- The agency presents a bill which is larger than expected. The founder isn't clear on what needs to be done to get the project to phase 2, although phase 2 is often academic as phase 1 has since changed. The bill will wipe out the founder's investment or more, and they're faced with a dilemma. If they can't pay the bill, do they play brinkmanship and wind down their start-up? The agency may offer to reduce the bill for an equity stake in the start-up, or a commitment to further work being put their way.
The really important bit: how to work with developers if you're a start-up:
- Keep it simple. If you think it's complicated or they tell you it's complicated, consider this: are you building a space ship? If you're not, it's probably not complicated. (Just because it hasn't been done before doesn't mean it's complicated.)
- Double their estimates and their time-costs. Ask them what their man-month cost works out as. If they start to tell you they can't break down their quote that way, put your fingers in your ears until they're finished speaking, and then ask them again. The metric isn't vital, but it's good to have, and it's also good to let the agency know you want metrics on your terms.
- Micro-proof: build a prototype first. Avoid fixed scope contracts (you will change, they will learn, there will be several phases).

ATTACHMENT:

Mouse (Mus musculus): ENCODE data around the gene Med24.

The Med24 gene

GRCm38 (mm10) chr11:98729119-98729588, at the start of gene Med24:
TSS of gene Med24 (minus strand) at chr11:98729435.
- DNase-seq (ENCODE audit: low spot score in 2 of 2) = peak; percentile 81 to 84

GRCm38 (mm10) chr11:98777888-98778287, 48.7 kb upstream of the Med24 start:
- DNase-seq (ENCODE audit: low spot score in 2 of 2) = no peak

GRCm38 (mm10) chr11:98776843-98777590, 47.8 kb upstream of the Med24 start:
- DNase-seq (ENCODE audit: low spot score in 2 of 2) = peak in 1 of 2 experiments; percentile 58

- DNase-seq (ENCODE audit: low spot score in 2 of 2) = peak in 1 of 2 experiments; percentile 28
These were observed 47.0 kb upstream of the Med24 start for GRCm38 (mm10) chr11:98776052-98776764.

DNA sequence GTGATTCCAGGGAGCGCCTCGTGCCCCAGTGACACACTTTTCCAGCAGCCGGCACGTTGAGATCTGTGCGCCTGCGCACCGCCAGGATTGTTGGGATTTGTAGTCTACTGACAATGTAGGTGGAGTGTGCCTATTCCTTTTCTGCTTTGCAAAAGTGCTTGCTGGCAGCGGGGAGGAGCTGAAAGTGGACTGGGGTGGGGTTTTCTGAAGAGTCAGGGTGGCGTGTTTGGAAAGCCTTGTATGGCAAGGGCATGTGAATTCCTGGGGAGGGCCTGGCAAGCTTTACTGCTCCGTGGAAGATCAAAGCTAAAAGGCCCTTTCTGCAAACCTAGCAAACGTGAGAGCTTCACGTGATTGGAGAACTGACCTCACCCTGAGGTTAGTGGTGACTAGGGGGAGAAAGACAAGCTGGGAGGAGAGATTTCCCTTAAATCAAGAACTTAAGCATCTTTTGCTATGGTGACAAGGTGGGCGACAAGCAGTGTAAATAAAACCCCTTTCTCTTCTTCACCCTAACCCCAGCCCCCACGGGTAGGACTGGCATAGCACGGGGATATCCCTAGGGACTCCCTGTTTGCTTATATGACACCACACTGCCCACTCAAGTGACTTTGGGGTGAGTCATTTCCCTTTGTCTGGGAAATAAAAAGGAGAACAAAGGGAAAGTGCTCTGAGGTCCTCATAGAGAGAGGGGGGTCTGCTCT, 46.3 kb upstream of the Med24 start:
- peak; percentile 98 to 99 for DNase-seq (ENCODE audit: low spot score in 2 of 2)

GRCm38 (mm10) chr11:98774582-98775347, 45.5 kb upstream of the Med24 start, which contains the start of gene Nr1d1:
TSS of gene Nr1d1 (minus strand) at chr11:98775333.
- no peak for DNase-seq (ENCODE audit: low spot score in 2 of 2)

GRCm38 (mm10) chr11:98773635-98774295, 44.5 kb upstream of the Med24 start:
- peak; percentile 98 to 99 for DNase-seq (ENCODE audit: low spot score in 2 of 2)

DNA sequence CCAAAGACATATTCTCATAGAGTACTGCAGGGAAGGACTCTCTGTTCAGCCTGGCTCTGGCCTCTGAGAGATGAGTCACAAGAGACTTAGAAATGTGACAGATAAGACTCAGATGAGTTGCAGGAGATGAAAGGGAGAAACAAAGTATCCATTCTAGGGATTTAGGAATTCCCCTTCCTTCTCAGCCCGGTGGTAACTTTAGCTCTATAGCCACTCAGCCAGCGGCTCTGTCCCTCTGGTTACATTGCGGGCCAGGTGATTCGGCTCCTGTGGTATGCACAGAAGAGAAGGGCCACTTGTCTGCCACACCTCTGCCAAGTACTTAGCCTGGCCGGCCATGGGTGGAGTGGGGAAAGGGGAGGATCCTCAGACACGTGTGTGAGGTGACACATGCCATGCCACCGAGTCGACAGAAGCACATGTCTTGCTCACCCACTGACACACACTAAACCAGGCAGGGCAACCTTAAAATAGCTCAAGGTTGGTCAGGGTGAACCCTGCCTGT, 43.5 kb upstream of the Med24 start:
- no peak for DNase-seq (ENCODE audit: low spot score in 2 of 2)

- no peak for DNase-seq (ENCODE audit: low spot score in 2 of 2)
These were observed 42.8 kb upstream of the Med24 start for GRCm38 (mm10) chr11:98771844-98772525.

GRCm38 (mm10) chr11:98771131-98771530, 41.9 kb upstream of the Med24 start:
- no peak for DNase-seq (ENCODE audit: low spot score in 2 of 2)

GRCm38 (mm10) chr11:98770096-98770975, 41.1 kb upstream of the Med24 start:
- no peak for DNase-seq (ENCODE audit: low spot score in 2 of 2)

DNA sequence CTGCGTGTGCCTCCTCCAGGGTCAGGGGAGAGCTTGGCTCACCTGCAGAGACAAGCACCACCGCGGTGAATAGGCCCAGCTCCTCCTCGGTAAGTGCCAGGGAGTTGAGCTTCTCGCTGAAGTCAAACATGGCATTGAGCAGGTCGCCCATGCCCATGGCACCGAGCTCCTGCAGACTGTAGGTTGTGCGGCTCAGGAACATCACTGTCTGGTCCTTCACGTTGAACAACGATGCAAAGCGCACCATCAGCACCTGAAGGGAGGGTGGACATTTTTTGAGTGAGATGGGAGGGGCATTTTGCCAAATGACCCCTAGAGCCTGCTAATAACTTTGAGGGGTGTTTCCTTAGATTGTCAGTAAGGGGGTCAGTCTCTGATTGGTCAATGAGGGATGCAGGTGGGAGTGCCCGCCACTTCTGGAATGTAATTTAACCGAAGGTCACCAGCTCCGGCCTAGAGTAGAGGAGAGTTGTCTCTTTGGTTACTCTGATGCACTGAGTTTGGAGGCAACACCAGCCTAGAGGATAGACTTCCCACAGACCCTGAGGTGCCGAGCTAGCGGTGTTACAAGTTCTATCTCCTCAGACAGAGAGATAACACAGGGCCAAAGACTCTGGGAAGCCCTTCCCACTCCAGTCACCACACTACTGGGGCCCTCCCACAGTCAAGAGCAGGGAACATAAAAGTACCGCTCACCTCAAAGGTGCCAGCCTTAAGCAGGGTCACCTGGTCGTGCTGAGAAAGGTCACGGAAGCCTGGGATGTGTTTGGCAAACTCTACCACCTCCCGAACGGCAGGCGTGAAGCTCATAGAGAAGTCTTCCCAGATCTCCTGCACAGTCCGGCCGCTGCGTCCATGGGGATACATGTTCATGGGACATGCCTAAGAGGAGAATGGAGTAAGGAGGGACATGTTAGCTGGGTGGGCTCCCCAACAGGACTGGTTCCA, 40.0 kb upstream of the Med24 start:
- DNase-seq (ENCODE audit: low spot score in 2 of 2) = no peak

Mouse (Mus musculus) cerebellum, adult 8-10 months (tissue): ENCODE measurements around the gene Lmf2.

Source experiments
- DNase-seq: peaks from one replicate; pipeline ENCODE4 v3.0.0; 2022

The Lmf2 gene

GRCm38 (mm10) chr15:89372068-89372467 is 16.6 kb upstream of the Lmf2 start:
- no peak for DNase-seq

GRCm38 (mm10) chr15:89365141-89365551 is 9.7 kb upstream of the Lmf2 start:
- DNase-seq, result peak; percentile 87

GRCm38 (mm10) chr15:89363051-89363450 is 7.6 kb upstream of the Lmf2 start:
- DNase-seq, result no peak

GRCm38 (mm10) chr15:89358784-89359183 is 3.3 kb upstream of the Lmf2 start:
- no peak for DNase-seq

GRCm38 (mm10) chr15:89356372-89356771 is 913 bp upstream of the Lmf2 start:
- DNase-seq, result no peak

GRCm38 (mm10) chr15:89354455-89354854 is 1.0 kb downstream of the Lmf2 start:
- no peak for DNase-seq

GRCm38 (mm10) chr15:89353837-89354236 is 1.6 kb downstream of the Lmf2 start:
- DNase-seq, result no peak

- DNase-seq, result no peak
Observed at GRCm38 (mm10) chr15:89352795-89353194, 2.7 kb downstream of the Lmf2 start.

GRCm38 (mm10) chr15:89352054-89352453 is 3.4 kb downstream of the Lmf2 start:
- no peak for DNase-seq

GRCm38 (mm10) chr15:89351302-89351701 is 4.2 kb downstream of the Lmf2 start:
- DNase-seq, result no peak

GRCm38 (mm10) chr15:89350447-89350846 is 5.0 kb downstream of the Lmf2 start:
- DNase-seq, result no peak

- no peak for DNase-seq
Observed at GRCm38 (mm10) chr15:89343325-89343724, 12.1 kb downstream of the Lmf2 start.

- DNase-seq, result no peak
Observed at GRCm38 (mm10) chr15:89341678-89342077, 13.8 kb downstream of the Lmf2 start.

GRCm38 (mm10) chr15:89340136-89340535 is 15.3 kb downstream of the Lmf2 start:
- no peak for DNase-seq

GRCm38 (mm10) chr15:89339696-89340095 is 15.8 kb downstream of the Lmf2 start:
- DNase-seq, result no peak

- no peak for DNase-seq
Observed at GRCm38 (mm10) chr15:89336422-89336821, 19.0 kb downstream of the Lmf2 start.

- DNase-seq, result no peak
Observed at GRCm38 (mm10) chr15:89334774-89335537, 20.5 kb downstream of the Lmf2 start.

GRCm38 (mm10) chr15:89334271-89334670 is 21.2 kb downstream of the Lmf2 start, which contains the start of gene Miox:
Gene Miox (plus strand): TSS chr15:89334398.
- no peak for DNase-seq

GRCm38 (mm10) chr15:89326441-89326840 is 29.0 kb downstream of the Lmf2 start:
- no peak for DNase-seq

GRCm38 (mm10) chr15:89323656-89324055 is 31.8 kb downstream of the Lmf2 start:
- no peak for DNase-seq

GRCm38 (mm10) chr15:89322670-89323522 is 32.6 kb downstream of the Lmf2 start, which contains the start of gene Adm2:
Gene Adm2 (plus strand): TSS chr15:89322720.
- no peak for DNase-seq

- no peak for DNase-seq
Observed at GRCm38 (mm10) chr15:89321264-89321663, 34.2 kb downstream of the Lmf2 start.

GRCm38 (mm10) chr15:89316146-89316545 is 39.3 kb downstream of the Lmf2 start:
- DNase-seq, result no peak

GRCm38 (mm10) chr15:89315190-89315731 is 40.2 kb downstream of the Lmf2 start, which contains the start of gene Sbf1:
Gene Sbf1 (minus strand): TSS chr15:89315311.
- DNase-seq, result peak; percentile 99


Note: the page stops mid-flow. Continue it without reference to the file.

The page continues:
- Create a plan for business technology for the next three years. Put in three or four milestones and phases. If you don't know what you'll want in Y3, make some assumptions. The milestones will change rapidly, but it's important to be cognisant of the likely need for further technical work and cost. Investors want to you think about this.
- When you're in the mess, you might be seized by Stockholm syndrome: but it's probably better not the devil developers you know. Get help.
- Make sure the developers are "agile" and use best practices, and get an independent third party to vet or manage them. This need not be costly.
- If programmers aren't project or development managers (and odds are they're not), and you haven't managed programmers before, don't talk to them about specification. Sure, it seems you're on the same page, but really you're not.
- Get help from people who have started web businesses before.
I'd love to incorporate any feedback into this article. You might also want to check out Daniel Kehoe, an American freelance CTO that I'm in touch with every now and then. He wrote a great post on start-up disasters when getting a team together.